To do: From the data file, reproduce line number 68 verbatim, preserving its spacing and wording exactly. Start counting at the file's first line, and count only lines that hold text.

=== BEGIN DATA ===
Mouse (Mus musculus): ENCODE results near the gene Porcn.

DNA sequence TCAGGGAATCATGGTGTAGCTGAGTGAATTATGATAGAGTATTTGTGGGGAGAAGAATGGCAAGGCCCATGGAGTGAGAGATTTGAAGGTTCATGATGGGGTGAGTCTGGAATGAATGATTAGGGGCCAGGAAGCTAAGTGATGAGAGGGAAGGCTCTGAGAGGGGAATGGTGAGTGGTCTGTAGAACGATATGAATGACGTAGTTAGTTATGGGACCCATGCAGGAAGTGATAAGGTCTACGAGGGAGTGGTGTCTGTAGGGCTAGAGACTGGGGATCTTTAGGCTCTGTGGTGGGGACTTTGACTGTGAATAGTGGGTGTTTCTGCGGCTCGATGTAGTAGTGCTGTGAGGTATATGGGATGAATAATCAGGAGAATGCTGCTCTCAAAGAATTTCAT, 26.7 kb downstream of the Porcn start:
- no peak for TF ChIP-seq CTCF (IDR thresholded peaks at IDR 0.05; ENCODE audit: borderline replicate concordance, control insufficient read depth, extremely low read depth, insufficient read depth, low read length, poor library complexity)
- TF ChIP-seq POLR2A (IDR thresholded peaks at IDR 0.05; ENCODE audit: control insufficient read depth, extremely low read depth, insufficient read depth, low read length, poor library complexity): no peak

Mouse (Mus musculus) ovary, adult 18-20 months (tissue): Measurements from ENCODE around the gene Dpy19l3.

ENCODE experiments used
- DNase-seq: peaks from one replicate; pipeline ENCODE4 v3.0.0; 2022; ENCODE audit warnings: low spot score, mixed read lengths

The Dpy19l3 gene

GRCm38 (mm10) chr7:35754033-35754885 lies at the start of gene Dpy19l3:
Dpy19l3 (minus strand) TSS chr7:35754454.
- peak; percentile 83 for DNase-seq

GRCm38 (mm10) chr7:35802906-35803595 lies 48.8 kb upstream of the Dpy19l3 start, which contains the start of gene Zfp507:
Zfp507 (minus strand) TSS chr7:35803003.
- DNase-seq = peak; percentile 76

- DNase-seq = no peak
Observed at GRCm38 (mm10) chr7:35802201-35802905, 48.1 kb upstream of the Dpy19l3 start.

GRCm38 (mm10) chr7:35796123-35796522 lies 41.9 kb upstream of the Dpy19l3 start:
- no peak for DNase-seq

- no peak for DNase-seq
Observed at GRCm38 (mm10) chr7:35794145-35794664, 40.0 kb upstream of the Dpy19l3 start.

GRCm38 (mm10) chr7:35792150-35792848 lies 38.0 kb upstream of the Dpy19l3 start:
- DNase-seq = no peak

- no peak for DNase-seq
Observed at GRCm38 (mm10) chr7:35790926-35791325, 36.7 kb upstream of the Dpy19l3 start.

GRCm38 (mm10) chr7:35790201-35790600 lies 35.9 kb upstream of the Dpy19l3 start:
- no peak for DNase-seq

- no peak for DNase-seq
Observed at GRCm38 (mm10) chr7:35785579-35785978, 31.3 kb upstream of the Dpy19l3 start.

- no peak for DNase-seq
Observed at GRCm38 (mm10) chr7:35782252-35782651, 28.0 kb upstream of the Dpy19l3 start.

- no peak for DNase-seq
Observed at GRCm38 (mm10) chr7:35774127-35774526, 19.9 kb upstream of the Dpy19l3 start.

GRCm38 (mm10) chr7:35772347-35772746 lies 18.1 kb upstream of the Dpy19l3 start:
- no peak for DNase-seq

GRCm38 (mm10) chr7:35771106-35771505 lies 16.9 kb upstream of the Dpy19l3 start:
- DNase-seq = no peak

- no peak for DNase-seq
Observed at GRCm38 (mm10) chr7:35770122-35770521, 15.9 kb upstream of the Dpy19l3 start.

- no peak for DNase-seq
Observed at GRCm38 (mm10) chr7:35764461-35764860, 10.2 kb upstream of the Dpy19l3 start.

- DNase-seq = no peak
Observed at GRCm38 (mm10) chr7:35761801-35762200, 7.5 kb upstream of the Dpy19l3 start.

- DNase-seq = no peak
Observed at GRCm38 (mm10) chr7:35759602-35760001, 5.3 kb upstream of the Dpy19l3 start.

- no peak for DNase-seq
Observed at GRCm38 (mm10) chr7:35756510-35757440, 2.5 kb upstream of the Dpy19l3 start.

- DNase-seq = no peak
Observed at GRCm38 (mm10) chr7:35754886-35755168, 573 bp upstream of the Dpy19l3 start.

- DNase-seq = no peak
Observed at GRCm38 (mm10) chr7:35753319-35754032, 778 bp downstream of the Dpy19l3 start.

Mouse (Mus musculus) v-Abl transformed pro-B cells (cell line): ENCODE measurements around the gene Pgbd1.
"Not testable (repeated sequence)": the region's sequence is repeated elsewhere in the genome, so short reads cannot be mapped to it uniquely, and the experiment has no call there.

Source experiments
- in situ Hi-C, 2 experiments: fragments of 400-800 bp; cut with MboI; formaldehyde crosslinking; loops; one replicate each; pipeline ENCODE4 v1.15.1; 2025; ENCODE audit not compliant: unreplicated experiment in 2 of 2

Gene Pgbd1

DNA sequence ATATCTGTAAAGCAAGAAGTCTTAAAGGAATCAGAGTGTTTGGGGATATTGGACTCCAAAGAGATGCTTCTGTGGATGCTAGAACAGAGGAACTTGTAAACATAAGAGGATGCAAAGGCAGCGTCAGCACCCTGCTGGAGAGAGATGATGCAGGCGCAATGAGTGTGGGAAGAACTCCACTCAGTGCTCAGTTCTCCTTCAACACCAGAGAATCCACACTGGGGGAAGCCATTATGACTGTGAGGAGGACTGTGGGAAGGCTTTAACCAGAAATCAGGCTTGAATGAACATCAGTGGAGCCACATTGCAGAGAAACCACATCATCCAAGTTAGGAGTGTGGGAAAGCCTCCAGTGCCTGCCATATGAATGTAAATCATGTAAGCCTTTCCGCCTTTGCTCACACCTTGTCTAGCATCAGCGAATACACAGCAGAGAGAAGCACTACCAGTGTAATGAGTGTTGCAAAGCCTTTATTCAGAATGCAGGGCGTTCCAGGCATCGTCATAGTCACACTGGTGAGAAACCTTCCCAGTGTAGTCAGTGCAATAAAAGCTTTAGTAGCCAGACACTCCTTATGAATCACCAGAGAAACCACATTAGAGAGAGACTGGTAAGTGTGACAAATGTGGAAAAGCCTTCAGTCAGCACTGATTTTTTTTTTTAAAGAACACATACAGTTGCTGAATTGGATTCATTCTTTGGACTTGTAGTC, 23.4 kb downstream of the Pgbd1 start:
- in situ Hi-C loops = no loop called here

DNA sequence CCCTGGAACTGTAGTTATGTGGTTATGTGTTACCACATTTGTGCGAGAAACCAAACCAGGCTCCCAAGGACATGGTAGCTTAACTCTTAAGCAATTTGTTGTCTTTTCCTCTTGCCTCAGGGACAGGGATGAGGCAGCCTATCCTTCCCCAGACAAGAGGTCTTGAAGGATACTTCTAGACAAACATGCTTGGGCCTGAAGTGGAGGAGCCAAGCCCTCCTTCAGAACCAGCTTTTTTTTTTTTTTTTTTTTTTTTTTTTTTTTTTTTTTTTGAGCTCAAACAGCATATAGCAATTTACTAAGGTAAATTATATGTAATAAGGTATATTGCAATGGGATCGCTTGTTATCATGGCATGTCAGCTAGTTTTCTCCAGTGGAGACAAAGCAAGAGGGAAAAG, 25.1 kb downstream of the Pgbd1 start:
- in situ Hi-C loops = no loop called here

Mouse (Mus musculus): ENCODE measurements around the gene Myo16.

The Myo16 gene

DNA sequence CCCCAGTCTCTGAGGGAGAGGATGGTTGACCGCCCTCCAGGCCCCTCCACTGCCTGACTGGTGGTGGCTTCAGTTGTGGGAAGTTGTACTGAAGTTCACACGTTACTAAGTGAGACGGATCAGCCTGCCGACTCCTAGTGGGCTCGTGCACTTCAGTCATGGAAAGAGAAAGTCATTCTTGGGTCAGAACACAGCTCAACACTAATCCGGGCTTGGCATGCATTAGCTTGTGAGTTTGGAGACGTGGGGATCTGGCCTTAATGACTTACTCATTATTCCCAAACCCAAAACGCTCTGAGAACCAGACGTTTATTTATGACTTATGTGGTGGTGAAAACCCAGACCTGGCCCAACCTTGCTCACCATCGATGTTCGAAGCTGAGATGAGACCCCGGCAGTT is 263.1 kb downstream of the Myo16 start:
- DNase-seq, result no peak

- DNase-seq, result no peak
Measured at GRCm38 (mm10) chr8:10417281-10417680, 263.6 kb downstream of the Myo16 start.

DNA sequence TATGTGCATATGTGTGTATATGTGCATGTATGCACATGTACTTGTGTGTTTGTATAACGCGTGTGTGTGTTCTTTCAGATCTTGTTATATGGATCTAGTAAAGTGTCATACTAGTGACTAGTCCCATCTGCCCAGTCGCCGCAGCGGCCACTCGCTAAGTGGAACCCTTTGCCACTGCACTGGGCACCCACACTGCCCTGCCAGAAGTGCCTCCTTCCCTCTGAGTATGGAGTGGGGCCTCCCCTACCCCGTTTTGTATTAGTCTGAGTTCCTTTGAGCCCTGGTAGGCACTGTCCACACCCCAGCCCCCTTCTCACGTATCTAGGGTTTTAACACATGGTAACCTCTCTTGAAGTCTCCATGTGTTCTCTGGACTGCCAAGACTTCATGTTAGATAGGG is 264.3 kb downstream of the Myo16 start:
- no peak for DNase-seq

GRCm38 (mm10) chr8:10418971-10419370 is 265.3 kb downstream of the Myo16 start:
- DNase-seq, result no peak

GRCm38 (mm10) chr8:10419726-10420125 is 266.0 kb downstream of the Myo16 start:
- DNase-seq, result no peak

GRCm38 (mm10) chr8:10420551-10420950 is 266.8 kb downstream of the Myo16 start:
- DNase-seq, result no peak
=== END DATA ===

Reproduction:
GRCm38 (mm10) chr8:10418971-10419370 is 265.3 kb downstream of the Myo16 start: